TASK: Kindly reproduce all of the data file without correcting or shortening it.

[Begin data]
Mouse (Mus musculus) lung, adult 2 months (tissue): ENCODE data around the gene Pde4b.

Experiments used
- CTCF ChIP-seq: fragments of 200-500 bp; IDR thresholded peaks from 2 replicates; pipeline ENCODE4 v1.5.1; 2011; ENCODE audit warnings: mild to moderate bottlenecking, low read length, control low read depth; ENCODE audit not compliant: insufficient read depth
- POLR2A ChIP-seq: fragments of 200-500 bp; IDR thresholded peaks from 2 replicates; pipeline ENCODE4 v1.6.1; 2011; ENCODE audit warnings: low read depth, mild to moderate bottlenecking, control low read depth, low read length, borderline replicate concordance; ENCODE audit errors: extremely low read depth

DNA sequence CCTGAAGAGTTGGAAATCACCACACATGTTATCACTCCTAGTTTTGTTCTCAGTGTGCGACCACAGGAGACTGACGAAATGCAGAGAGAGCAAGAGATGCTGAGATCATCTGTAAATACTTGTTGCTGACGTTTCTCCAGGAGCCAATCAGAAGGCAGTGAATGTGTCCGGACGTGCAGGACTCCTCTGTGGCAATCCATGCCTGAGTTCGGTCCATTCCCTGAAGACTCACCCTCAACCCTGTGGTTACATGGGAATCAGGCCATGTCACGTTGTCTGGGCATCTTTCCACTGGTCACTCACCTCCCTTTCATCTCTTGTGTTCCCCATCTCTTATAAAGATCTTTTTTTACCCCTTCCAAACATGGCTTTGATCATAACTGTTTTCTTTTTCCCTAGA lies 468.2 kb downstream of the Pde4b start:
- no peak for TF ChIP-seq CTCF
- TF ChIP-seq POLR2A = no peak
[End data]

Mouse (Mus musculus) lung, adult 2 months (tissue): ENCODE data around the gene Pde4b.

Experiments used
- CTCF ChIP-seq: fragments of 200-500 bp; IDR thresholded peaks from 2 replicates; pipeline ENCODE4 v1.5.1; 2011; ENCODE audit warnings: mild to moderate bottlenecking, low read length, control low read depth; ENCODE audit not compliant: insufficient read depth
- POLR2A ChIP-seq: fragments of 200-500 bp; IDR thresholded peaks from 2 replicates; pipeline ENCODE4 v1.6.1; 2011; ENCODE audit warnings: low read depth, mild to moderate bottlenecking, control low read depth, low read length, borderline replicate concordance; ENCODE audit errors: extremely low read depth

DNA sequence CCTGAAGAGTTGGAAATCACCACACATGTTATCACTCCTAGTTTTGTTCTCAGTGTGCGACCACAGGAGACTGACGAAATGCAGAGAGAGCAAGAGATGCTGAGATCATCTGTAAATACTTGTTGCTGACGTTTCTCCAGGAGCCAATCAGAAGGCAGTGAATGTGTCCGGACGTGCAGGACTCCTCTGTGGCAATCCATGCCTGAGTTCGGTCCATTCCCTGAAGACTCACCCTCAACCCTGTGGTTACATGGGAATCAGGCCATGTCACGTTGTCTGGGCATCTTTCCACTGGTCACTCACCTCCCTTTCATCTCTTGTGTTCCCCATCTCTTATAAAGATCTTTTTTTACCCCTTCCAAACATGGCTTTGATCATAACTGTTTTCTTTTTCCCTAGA lies 468.2 kb downstream of the Pde4b start:
- no peak for TF ChIP-seq CTCF
- TF ChIP-seq POLR2A = no peak